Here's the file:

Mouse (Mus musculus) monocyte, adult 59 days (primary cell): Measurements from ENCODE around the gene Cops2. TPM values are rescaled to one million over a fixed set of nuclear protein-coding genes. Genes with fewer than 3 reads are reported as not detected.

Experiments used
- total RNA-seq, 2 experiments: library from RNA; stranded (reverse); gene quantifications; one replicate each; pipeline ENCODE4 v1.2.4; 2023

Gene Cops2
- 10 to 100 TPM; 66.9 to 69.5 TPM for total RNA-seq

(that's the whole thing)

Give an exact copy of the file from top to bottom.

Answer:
Mouse (Mus musculus) monocyte, adult 59 days (primary cell): Measurements from ENCODE around the gene Cops2. TPM values are rescaled to one million over a fixed set of nuclear protein-coding genes. Genes with fewer than 3 reads are reported as not detected.

Experiments used
- total RNA-seq, 2 experiments: library from RNA; stranded (reverse); gene quantifications; one replicate each; pipeline ENCODE4 v1.2.4; 2023

Gene Cops2
- 10 to 100 TPM; 66.9 to 69.5 TPM for total RNA-seq